Denied disability because of work credits

Denied disability because of work credits

Topic: What do work credits have to do with being disabled and being denied disability?

Question: I have been turned down twice and both of the letters say -"not enough work credits". They further say that "because of lack of work credits we do not need to review your application any further". What do credits have to do with my medical condition?

This is an area in which many individuals are unaware of how the SSA (Social Security Administration) disability programs work. Social Security Disability insurance, or SSDI, also referred to as SSD, is a program for which you must be eligible for in one ways than one. To get SSD disability, you have to be disabled in the way that Social Security considers a person disabled (the condition must be severe, it must last a year, and you must so limited that you cannot work any job while making more than the disability earnings limit. also have to have worked and paid payroll taxes to be insured for Social Security Disability. If you did not pay enough over the years to be insured, your disability claim is denied on that basis regardless of what your medical conditions are. This type of situation potentially affects people who never worked (maybe they stayed home with the kids) and people who once worked a long time ago, and even people who live in states and work in retirement systems that do not pay into Social Security. Many teachers in a number of states fall into this last category.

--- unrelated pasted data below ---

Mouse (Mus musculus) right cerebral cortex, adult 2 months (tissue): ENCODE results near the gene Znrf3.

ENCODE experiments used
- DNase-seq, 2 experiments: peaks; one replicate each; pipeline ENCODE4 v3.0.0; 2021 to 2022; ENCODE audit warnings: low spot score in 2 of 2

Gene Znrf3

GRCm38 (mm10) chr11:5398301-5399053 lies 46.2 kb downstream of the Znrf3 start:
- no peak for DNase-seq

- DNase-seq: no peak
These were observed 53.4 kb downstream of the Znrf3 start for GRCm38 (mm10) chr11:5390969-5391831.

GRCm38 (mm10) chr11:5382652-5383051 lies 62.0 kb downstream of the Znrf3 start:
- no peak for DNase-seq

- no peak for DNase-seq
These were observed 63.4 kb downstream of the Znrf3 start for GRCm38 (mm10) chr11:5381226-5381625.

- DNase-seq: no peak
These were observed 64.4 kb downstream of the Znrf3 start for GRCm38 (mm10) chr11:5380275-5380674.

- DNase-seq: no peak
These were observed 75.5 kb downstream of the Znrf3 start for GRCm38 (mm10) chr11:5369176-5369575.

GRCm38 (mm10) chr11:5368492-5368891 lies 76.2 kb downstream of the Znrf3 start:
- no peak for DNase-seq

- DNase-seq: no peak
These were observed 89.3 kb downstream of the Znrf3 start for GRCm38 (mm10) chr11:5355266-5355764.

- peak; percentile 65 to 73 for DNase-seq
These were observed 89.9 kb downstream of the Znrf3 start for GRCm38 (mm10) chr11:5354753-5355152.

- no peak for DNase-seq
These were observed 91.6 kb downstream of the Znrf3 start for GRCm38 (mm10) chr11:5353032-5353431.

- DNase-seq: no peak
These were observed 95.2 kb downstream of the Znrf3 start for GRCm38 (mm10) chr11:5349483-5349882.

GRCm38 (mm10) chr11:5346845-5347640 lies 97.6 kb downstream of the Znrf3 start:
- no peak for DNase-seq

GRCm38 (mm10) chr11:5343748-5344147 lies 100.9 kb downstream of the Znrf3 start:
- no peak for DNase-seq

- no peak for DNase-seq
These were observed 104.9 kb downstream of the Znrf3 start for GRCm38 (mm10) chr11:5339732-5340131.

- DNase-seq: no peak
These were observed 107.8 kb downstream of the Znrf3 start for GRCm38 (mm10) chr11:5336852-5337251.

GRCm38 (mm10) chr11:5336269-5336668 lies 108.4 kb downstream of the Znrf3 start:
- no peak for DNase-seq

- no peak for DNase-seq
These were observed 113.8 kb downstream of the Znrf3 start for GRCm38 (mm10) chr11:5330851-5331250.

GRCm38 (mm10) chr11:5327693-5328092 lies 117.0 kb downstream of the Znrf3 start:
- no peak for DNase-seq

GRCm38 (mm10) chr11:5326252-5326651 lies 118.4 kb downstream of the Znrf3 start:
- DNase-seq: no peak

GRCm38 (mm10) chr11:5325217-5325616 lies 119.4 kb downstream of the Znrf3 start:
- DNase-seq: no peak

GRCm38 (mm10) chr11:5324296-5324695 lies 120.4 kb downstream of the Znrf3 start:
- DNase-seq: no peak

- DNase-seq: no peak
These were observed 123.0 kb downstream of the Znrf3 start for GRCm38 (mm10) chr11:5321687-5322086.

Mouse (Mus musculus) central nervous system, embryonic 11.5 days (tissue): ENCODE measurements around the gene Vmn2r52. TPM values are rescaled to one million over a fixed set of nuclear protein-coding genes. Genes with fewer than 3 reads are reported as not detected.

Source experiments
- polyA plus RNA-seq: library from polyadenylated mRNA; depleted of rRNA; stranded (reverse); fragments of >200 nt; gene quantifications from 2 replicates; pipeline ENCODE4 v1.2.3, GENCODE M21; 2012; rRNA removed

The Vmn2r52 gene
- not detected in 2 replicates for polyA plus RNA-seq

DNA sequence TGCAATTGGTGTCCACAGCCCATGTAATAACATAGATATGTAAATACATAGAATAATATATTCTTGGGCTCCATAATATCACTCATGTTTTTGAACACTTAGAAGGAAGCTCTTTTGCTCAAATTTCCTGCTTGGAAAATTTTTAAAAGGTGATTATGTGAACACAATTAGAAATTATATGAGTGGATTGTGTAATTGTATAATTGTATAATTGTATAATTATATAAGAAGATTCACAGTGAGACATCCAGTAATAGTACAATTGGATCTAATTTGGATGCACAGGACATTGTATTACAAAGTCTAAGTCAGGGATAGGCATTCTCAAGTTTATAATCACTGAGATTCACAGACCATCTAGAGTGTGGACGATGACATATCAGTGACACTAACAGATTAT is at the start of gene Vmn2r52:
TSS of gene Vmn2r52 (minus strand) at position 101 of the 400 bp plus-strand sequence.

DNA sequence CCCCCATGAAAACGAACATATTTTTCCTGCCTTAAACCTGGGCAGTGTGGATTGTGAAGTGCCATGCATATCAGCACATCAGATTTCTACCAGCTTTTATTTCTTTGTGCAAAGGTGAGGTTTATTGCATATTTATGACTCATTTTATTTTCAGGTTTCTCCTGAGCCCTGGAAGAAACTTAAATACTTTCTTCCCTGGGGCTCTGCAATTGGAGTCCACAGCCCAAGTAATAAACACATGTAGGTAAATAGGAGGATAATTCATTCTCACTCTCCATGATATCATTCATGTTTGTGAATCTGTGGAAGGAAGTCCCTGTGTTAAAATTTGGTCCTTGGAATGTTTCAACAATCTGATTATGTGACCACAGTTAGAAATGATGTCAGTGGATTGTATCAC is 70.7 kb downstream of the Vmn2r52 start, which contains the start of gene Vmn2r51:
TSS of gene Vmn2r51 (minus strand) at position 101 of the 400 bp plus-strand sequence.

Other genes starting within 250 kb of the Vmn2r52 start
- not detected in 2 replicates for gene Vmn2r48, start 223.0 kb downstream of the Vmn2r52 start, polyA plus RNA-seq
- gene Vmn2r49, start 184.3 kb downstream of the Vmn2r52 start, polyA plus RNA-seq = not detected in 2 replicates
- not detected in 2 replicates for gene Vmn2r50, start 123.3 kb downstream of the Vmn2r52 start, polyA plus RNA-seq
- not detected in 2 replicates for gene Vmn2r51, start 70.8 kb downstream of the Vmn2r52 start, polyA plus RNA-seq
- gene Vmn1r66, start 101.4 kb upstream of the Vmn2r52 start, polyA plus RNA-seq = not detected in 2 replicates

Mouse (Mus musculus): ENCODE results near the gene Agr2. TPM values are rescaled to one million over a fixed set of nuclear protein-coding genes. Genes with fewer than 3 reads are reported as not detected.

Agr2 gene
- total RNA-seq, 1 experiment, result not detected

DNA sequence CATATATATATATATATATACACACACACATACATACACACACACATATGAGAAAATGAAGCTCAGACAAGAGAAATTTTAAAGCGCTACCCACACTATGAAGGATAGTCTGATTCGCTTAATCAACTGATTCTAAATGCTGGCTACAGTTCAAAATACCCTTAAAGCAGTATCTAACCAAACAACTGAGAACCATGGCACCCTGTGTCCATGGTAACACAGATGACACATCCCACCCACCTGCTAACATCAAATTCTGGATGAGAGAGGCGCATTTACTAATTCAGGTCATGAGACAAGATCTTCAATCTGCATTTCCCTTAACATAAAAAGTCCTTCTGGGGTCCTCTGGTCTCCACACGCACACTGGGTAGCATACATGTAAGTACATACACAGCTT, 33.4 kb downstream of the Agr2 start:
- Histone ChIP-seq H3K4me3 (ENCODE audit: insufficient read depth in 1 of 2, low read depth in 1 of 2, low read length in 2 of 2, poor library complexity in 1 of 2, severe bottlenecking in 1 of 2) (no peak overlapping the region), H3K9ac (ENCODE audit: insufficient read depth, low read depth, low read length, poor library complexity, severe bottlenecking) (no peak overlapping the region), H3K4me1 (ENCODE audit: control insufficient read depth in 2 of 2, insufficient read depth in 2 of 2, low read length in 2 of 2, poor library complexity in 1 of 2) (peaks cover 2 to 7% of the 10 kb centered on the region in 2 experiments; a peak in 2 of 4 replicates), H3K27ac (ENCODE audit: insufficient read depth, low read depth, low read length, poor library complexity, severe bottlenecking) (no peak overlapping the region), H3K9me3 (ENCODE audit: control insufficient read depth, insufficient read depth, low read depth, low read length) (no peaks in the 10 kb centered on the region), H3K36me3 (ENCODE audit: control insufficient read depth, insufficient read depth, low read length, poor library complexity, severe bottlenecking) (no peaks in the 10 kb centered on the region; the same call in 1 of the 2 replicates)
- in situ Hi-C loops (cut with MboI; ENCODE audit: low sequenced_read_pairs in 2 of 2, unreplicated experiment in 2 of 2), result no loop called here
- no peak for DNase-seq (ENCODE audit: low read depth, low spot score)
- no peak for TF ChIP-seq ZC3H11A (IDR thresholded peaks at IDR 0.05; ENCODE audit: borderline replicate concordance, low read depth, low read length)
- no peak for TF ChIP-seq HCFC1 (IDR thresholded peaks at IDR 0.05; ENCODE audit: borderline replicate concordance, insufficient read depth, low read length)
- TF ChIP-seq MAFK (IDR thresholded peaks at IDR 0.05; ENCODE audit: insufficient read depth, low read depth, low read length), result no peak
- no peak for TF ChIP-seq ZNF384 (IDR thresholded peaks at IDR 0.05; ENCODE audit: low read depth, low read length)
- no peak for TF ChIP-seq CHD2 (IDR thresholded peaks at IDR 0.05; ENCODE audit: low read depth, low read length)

If you do not qualify for SSD, though, there is a need based SSI disability program that does not depend on an insured status, but you must meet strict income and resource limits to qualify for this program. SSI provides a relatively small monthly benefit amount, but it, depending on the state, usually comes with medicaid for a health insurance benefit. However, SSI is need-based, meaning they count your assets.

Also, if you are married, they count your spouse's income (or a portion of it in a process called deeming). If you want to file for SSI, of course, these are the kinds of questions for a disability lawyer, or someone at a Social Security office can help address them.

About the Author: Tim Moore is a former Social Security Disability Examiner in North Carolina, has been interviewed by the NY Times and the LA Times on the disability system, and is an Accredited Disability Representative (ADR) in North Carolina. For assistance on a disability application or Appeal in NC, click here.

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